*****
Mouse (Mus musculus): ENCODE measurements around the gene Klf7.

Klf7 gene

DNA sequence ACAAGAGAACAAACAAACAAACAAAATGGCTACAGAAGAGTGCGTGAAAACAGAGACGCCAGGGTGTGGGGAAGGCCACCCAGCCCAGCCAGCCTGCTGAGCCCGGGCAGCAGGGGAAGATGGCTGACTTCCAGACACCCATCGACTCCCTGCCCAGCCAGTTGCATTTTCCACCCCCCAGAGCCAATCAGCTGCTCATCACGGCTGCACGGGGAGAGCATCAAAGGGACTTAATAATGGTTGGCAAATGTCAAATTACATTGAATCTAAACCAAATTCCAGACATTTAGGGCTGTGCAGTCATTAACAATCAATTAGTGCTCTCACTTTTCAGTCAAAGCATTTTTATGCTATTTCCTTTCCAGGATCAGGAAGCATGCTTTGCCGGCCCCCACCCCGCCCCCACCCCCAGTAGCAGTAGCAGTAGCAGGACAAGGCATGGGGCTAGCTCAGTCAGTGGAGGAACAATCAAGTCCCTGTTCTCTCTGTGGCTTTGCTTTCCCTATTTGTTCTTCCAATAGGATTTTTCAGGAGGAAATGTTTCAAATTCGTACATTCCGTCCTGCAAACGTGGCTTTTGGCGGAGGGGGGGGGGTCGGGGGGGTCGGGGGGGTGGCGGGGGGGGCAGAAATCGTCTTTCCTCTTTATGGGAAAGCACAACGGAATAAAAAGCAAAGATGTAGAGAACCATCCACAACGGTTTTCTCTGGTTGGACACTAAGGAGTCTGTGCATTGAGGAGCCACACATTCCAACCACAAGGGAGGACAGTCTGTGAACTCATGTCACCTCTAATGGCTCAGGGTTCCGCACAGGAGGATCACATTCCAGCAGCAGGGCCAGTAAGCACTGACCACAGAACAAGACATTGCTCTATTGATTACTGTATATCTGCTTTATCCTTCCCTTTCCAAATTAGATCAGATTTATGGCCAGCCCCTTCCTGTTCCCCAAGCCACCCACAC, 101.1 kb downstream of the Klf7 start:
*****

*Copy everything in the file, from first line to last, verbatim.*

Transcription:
Mouse (Mus musculus): ENCODE measurements around the gene Klf7.

Klf7 gene

DNA sequence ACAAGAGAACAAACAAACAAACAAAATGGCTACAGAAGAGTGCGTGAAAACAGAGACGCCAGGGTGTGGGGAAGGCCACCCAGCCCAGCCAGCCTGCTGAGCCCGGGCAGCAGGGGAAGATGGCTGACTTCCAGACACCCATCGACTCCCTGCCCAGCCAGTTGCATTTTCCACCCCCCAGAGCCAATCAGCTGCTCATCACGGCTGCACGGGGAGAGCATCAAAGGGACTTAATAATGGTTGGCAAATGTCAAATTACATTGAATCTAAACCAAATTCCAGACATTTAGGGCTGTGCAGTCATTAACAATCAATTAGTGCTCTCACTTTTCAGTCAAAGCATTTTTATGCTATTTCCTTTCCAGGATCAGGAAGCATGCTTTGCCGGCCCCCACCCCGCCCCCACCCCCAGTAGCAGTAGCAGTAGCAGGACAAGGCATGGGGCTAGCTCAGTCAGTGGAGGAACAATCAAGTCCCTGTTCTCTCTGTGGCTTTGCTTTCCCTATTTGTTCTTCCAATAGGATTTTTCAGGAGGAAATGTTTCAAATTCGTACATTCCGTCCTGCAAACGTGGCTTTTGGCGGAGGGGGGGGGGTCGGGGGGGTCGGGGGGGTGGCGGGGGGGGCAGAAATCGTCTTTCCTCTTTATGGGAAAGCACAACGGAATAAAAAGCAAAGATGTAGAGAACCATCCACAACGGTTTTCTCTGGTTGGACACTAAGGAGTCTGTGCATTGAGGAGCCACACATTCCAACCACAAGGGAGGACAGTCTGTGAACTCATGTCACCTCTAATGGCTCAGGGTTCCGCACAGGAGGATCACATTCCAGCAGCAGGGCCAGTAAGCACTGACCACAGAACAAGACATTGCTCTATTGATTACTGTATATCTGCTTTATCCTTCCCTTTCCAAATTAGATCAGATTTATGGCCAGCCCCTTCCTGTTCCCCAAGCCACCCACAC, 101.1 kb downstream of the Klf7 start: